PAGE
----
|Publication number||US6171765 B1|
|Application number||US 09/084,607|
|Publication date||Jan 9, 2001|
|Filing date||May 26, 1998|
|Priority date||May 26, 1998|
|Also published as||EP0961172A1|
|Publication number||084607, 09084607, US 6171765 B1, US 6171765B1, US-B1-6171765, US6171765 B1, US6171765B1|
|Inventors||James R. Sheats|
|Original Assignee||Agilent Technologies, Inc.|
|Export Citation||BiBTeX, EndNote, RefMan|
|Patent Citations (7), Non-Patent Citations (2), Referenced by (15), Classifications (13), Legal Events (10)|
|External Links: USPTO, USPTO Assignment, Espacenet|
The present invention relates to electroluminescent devices, and more particularly, to the patterning of organic light emitting diodes for use in matrix-addressed displays.
Organic polymer-based electroluminescent devices (OLEDs) have the potential for providing inexpensive alternatives to alphanumeric displays and x-y addressable displays. A simple OLED may be constructed from an electroluminescent layer sandwiched between an electron injection electrode and a hole injection electrode. More complicated devices utilize electron and hole transport layers between the above mentioned electrodes and the electroluminescent layer. Devices based on poly (p-phenylenevinylene) (PPV), or derivatives thereof, have been demonstrated with sufficient quantum yields to be commercially attractive.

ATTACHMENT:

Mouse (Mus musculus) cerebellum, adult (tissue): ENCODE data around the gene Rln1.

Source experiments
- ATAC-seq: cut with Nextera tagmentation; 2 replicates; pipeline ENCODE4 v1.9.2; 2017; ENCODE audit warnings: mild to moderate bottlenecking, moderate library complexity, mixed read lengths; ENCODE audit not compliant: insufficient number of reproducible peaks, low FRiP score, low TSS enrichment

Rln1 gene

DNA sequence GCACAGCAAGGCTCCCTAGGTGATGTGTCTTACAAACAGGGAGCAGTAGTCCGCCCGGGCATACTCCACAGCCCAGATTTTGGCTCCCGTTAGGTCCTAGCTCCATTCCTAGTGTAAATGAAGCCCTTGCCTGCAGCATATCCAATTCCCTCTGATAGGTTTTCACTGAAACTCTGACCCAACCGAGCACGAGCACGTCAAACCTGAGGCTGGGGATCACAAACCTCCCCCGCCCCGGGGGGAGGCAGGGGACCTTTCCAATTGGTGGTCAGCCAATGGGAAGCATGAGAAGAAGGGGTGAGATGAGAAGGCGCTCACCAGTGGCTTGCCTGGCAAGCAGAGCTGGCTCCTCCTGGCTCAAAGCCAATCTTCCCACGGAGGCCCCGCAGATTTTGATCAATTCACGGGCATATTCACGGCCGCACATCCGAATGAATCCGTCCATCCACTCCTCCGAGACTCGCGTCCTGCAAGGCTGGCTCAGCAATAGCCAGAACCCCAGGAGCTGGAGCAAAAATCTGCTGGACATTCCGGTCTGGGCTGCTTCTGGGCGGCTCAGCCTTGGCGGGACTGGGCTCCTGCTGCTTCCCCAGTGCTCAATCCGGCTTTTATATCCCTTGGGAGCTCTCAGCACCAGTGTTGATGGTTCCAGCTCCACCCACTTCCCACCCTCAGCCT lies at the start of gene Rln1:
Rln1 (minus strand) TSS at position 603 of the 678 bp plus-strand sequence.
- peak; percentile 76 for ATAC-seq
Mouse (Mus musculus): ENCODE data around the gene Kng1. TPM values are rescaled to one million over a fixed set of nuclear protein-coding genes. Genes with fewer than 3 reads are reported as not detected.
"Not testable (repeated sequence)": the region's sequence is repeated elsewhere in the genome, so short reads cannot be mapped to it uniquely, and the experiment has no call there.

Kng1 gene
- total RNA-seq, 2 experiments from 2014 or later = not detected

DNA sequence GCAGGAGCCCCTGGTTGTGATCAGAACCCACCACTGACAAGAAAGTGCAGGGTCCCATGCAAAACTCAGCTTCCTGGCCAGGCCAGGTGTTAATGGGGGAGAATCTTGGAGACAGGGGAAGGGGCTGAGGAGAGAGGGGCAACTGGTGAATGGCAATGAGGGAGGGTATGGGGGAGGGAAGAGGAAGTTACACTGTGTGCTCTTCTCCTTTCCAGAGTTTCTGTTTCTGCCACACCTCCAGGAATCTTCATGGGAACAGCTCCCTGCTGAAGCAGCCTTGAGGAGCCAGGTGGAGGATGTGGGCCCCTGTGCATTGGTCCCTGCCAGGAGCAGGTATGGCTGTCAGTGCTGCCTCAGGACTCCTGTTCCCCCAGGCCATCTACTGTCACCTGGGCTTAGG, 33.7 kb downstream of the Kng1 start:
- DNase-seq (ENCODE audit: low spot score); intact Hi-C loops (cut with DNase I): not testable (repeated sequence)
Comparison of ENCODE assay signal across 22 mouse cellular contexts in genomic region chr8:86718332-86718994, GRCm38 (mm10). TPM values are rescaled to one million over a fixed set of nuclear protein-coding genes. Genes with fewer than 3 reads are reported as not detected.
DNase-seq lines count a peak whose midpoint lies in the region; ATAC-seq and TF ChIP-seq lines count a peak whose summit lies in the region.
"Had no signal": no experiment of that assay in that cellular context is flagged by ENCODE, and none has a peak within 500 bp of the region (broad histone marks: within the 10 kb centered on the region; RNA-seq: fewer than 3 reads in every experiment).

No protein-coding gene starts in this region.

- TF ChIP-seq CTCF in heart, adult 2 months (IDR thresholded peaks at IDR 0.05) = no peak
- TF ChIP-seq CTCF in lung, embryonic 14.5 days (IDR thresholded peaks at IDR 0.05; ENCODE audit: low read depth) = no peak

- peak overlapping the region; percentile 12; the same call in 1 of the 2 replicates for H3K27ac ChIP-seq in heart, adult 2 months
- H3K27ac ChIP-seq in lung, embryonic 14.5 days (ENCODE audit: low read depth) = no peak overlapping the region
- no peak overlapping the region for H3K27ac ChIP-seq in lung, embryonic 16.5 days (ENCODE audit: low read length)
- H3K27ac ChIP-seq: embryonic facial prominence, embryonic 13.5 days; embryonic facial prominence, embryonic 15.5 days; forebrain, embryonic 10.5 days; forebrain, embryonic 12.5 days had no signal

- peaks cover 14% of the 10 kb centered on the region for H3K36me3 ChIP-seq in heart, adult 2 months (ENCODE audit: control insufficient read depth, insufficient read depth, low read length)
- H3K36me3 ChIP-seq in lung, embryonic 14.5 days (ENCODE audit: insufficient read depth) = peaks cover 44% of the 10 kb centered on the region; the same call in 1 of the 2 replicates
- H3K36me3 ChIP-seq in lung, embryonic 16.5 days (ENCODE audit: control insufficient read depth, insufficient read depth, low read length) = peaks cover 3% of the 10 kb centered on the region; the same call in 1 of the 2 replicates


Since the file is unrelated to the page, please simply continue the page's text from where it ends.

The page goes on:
To make a pixelated OLED display, the transparent electrode (usually indium tin oxide, or ITO) is usually patterned into strips running in one direction. After deposition of the organic layers, the final electrode (usually the cathode) is patterned into strips in the orthogonal direction. The cathode is typically constructed from a reactive metal such as Ca or Mg. As a result, the use of standard positive resist techniques is difficult at best. These metals are highly reactive toward water, and also react (though less rapidly) with organic molecules possessing active hydrogens such as alcohols. Since standard photoresist is based on novolak (a phenolic polymer), there is already the potential for significant reaction when the polymer is cast on the metal. Furthermore, the development mechanism of positive resist requires water to be present in the polymer during exposure. This water reaches the metal, and the subsequent reaction degrades the electrode. This situation is further exacerbated during the actual development and rinse steps. If water comes in direct contact with the electrode metal, and if the adhesion of metal to electroluminescent polymer or resist is not of the highest quality, the electrode may be damaged by the undercutting effect as water penetrates into a region that should be protected by resist. Even if the electrode is not lost due to the interaction, some pinholes are likely to be present in the metal. These pinholes allow solvent (and water) from the resist to penetrate directly to the surface of the active organic material.